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The Breakdown Of Material In It's Basic Format


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​Materials can come from almost anything, so there is a lot of choice out there. It can be very confusing :blush: to the beginner, even to one who has been doing this for a long time.


Today I will review the BASIC Materials you need to get started to tie a Woolly Bugger.


Thread (s) – are a fine strand of material of any color, mostly made of nylon, may or may not be waxed, although this fiber can be anything that can strongly secure a material to the hook with enough tension that it won’t break.

** did you know that the thread is both a material and a tool when it comes to tying?? Material to create insect bodies and a tool to hold our materials to the hook.

Three major thread thicknesses for the beginner when starting off are from largest thickness to smallest thickness listed below:


· 3/0 great to begin with on bigger hooks

· 6/0 commonly used on most trout flies

· 8/0 for finer more detailed flies that you don’t want bulk on

Hook (s) – vary in size, style and what they are used for and can be very confusing as well... A size #4 is greater in size than a size #24, so a rule of thumb :thumbup: is: the greater the number, the smaller the hook!!! There are six main parts to the hook. This is important to know when we start tying as some measurements are made from the hook itself thus creating the right length of material we need. The six parts are as listed below:

· Eye – is where we thread the tippet through and around to attach the hook to our fly line. In less words it is the hole at one end of the hook

· Shank – is the longest, straightest part of the hook. Its still called a shank even if there is soft curve in it.

· Bend – is not to be confused with the soft curve of the shank but the sharp bend at the opposite end of the eye of the hook, creating the look of a j when you hold the eye of the hook to the sky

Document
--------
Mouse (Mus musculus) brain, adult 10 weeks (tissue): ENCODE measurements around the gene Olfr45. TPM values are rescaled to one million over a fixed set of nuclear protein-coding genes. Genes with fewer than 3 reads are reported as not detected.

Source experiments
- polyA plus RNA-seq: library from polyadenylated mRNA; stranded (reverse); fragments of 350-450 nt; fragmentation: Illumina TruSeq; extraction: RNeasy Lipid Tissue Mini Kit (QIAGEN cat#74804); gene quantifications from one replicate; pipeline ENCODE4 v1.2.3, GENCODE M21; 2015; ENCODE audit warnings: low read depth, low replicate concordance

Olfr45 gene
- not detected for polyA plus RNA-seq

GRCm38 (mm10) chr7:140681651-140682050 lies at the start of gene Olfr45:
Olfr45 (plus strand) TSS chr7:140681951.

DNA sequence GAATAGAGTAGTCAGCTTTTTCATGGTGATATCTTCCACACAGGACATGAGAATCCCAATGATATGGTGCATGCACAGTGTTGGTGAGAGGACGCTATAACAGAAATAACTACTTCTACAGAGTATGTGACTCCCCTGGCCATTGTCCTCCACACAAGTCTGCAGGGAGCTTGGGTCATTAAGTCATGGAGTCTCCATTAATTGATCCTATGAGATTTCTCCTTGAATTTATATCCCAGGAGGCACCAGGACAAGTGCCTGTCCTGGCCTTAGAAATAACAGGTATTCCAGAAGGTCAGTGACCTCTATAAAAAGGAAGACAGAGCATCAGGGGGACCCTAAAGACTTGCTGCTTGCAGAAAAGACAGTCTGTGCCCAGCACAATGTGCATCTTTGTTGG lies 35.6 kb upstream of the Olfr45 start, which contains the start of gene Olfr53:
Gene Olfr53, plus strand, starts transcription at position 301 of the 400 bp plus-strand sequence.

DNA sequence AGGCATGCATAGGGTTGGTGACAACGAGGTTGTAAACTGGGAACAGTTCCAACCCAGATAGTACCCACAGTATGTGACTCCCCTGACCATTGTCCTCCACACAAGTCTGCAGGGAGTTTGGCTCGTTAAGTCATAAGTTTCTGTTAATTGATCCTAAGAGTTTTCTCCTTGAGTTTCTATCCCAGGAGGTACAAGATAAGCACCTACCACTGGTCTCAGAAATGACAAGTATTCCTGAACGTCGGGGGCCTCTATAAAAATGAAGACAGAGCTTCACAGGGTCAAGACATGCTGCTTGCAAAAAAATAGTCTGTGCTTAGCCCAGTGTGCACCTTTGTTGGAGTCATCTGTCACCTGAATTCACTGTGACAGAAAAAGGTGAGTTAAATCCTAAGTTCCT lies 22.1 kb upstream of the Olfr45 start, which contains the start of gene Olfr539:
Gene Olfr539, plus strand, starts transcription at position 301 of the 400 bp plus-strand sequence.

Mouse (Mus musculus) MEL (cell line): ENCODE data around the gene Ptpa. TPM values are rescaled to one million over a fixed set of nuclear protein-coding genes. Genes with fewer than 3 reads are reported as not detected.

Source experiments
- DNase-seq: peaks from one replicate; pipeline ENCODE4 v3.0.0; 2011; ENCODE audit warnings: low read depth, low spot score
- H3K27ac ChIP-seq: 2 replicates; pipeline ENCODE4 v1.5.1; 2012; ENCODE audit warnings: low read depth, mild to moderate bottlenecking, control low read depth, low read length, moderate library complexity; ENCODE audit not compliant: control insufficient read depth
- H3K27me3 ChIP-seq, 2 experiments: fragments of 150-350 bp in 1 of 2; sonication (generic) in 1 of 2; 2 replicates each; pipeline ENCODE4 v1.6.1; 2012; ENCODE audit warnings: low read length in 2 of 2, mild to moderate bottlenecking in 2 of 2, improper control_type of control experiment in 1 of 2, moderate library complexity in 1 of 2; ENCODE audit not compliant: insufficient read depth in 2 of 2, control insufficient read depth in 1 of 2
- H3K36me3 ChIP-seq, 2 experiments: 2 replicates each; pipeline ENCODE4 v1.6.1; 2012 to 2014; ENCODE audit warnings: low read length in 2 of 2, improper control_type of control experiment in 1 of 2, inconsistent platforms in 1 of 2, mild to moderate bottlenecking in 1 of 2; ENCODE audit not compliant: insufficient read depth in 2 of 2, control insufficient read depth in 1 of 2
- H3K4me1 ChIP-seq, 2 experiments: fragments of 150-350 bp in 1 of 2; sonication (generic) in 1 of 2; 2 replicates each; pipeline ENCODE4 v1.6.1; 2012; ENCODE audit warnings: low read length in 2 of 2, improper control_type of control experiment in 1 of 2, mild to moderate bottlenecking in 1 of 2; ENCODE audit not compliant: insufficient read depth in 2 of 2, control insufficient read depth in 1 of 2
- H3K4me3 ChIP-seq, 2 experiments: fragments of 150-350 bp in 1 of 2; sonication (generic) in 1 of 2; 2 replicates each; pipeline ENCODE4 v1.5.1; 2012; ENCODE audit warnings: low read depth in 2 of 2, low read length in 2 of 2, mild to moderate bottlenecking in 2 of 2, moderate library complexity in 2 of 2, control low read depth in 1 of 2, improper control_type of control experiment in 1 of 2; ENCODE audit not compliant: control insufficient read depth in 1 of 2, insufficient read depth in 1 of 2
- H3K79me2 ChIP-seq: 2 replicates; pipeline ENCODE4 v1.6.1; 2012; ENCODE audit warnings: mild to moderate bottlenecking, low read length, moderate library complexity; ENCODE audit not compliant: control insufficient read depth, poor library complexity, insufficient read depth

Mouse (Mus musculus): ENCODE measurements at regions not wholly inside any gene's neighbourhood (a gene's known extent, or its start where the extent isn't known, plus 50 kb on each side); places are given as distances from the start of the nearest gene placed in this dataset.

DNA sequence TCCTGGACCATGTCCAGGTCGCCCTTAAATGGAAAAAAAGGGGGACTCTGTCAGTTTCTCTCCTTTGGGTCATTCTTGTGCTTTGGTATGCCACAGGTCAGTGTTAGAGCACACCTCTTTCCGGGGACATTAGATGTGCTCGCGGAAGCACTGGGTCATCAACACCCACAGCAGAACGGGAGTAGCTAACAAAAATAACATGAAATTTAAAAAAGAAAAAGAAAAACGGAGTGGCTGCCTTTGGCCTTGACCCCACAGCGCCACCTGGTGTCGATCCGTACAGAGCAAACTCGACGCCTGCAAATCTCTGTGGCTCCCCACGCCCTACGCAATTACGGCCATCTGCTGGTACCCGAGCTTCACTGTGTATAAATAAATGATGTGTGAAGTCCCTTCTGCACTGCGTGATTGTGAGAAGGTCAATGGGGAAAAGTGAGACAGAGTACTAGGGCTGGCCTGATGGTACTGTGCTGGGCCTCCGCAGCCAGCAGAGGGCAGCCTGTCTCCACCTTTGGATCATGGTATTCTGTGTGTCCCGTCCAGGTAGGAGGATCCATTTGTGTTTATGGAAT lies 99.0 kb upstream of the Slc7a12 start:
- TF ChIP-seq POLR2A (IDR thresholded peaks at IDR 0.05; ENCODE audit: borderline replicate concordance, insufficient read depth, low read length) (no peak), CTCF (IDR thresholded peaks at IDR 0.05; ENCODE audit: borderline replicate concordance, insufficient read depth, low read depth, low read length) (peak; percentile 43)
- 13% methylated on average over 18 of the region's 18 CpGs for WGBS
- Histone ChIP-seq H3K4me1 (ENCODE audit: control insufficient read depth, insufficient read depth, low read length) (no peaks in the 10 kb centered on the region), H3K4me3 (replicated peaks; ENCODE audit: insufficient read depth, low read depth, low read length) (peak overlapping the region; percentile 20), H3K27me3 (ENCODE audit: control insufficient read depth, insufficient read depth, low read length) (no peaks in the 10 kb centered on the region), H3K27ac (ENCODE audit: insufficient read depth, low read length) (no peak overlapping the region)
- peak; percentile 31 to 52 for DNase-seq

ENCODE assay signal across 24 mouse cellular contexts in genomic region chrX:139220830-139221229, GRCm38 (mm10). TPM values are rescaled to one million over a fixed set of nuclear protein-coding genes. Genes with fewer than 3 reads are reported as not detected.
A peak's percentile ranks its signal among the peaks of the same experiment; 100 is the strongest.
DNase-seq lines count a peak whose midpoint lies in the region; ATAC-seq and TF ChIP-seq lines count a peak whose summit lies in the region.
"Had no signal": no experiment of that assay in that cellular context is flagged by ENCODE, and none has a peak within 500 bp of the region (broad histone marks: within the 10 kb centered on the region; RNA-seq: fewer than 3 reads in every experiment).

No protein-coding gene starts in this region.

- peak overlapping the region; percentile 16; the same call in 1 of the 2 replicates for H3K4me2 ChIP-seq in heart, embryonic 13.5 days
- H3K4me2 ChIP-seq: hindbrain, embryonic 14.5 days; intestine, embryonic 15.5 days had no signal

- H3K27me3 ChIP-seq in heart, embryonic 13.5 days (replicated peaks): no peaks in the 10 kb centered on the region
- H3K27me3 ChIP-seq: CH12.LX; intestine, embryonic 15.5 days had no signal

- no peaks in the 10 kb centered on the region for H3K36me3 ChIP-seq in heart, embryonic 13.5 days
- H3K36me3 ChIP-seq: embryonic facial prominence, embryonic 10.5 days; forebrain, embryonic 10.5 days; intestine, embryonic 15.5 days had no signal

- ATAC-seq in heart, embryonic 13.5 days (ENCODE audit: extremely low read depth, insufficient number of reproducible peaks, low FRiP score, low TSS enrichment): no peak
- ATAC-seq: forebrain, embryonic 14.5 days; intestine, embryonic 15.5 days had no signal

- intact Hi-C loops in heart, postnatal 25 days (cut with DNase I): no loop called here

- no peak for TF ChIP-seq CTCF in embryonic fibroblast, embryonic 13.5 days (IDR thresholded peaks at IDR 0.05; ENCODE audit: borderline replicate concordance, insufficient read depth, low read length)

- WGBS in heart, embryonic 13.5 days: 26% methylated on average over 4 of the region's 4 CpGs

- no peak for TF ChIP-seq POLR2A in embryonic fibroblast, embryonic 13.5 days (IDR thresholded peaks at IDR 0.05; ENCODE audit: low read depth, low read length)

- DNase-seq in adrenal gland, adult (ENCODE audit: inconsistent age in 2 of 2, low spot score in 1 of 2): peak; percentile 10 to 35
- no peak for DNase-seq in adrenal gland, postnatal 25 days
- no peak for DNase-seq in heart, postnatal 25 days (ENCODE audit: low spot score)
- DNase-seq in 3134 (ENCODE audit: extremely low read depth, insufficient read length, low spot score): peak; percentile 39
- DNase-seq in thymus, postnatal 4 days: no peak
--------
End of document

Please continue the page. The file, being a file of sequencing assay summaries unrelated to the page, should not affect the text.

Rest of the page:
· Barb - the point that sticks out just before the point of the hook

· Point/Tip – is the point of the hook and its sharp so be careful

Last but not least we have the

· Gap is the space that is created between the tip of the hook and the shank of the hook


Feathers - ​​come from all sorts of birds and any part of their body. There are many different names to these feathers. They can imitate different parts of the particular insect you are tying

** :excl: did you know that having certain feathers in your in collection could be illegal as some birds are on the endangered species list.. always check before you buy


Stringy, Shiny, Sparkly, Fuzzy and Flashy stuff - ​I know it's descriptive. But when you see what I'm talking about you will know exactly what I mean. :vdaylove: These materials consist of fuzzy chenille, shiny chenille, tinsel, and tinsel like items. All this pretty stuff comes in an array of colors, lengths and in many forms. :whoot:


Head cement, Topcoats or Finishings - generally finish the fly and give it extra durability, prevent your fly from falling apart or simulate something that the fly naturally has like a soft shell backing.


The above outline is just the tip of the iceberg when it comes to materials. As we continue on, I am positive you will familiarize yourself with these materials, products and other tools.

Stay tuned for how to tie a Woolly Bugger.




*** If you have any questions you can direct them to myself or any of the other executive of NLFF by creating an account.







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